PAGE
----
Beginning in 2024, the electric vehicle (EV) tax credit rules in the US are set for yet another revamp and while they would make the claiming the credit a lot more seamless, the list of vehicles eligible for the $7,500 tax credit would also narrow to just 10 vehicles.

Under the previous rules, the car buyers paid the full price for the electric car initially and then claimed the credit later while filing the taxes. However, under the new rules, car buyers would get the rebate only while buying the vehicle. Importantly, around half of the car dealers in the US have signed up to be ready to provide point-of-sale rebates which would be available later in the year.

New EV Rules Should Help Increase Adoption

The new rules could help in increasing EV adoption as many EV buyers are more comfortable with the initial rebates as compared to the tax credits. Incidentally, a 2022 survey by George Washington University showed that on average, EV buyers were happy with the upfront rebate even if it was up to $1,440 lower than the tax credit that they claimed later.

Despite the Biden administration’s efforts to increase EV adoption, the pace has been slow. EVs accounted for just about 7.5% of new car sales in the US in the first 11 months of 2023 while new energy vehicles (NEVs) which include both plug-in hybrid vehicles and battery electric cars account for around a third of new car sales in China.

The new EV tax rules are like a rebate and according to the IRS, the car buyers would be eligible for them even if they don’t owe any taxes for the year. However, if their income is higher than the prescribed limits then they would need to pay back the credit that they received while buying the car.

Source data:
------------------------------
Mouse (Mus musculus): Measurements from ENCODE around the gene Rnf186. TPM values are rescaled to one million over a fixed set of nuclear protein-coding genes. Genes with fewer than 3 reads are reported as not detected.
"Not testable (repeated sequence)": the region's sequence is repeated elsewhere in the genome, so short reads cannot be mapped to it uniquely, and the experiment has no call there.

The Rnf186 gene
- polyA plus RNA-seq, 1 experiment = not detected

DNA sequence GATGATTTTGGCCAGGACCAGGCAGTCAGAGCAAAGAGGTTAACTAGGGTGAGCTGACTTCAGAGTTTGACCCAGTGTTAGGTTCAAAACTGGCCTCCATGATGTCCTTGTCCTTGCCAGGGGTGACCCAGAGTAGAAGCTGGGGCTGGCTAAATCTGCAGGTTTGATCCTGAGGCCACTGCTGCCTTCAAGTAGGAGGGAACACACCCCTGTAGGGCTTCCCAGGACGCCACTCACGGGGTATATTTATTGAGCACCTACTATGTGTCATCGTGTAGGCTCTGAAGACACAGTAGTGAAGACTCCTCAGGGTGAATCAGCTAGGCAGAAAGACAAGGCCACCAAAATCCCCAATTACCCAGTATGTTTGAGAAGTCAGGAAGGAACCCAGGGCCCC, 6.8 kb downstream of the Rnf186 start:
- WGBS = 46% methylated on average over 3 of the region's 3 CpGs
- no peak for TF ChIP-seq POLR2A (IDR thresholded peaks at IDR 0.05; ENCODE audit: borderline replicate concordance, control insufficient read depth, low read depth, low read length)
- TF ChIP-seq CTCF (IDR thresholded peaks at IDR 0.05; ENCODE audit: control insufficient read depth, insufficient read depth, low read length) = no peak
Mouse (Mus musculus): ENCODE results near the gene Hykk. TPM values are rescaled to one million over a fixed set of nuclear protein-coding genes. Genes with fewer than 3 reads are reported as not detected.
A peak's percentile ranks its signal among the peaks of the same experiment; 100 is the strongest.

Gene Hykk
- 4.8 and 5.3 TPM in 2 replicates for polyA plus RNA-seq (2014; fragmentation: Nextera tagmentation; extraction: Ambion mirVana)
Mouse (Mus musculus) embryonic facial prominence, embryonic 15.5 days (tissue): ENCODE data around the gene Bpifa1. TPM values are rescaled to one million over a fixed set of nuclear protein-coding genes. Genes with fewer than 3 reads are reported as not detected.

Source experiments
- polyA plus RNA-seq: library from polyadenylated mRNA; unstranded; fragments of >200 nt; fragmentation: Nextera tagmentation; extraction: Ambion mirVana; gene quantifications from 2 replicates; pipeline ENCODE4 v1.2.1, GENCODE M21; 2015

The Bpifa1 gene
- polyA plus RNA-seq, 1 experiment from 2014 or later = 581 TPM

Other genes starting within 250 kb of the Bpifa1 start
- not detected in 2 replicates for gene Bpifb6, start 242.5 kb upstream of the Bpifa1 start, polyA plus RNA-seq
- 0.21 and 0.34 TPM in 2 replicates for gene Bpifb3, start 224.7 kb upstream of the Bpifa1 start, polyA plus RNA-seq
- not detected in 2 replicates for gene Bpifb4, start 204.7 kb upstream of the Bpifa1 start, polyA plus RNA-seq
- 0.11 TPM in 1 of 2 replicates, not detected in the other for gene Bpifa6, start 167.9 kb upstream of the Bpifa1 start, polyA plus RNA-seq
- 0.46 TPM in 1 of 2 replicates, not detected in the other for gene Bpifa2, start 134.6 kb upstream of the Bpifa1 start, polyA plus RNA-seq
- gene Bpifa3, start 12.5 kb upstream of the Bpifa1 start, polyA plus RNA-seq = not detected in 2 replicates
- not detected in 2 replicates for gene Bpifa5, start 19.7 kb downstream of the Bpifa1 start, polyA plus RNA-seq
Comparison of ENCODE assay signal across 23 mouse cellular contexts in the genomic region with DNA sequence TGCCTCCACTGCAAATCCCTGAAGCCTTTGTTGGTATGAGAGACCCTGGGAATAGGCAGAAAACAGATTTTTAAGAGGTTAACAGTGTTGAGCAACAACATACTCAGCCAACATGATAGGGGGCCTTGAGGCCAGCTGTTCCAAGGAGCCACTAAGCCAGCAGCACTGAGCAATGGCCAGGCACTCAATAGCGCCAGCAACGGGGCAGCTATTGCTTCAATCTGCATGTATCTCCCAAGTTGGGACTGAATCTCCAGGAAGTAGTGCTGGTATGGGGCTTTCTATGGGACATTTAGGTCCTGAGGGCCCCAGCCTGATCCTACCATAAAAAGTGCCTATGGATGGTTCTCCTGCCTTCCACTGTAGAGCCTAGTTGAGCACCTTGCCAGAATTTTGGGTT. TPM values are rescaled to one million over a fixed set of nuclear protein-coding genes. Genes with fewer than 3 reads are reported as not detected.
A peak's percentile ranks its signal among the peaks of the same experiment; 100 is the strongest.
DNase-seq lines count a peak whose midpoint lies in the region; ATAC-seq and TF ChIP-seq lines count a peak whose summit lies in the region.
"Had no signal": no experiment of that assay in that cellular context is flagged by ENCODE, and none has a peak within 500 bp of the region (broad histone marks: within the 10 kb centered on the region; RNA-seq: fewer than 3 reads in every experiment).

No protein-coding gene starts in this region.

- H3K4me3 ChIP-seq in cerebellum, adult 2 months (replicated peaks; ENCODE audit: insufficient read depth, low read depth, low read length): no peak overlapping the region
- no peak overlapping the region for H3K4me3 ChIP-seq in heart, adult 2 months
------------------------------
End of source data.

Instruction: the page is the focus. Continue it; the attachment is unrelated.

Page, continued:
The rules mandate that if the car buyers opt for a point-of-sales rebate, they need to provide their Social Security number to the car dealer and also add the vehicle identification number on their Form 1040. They also need to report the EV purchase in their tax returns.

Inflation Reduction Act of 2022

In 2022, the US passed the Inflation Reduction Act of 2022 which among others expanded the scope of EV tax credits. Under the previous rules, the tax credits were based on cumulative sales by automakers, and Tesla, General Motors, and Toyota had already surpassed that limit. After the new rules, all variants of Tesla Model 3 and Model Y were eligible for the EV tax credit.

The Inflation Reduction Act did away with the carmaker-specific limit but included several other conditions for cars to be eligible. Firstly, the car has to be necessarily assembled in North America to meet the EV tax credit. There are also sourcing rules for battery components as well as minerals and these have to be sourced from trusted partners.

The rules are meant to wean away the US EV industry from its dependency on China which has been a major sourcing destination for both key battery minerals as well as components. The Treasury Department said, the new rule “provides clarity and certainty around the IRA’s foreign entity of concern (FEOC) requirements,” and separately lists China, Russia, Iran, and North Korea as FEOCs.

According to the new rules, “beginning in 2024, an eligible clean vehicle may not contain any battery components that are manufactured or assembled by a FEOC, and, beginning in 2025, an eligible clean vehicle may not contain any critical minerals that were extracted, processed, or recycled by a FEOC.”

Fewer Models Will Be Eligible For Full Tax Rebate

Meanwhile, as the revamped rules come into force, fewer EV models would be eligible for the full $7,500 rebate. According to the Street, only the following 10 models would be eligible for the full rebate.

  • Chevrolet Bolt EV
  • Chevrolet Equinox EV
  • Ford F-150 Lightning
  • Tesla Model 3 Performance
  • Chevrolet Silverado
  • Tesla Model Y Performance
  • Chrysler Pacifica PHEV
  • Chevrolet Blazer EV
  • Cadillac LYRIQ
  • Tesla Model X

Importantly, the list does not include the base Tesla Model Y which was not only the best-selling EV in 2023 but also the best-selling model across all vehicles. It was the first time an electric car took the crown of the best-selling model globally. Meanwhile, for Tesla, the new EV tax credit rules come at a time when it is battling slowing growth amid tough macro conditions and high interest rates.

tesla margins

The Elon Musk-run company has slashed vehicle prices multiple times over the last year to spur sales. While these price cuts have helped Tesla increase deliveries, they have also led to margin compression and its operating margins have fallen to single digits and have more than halved from their peak.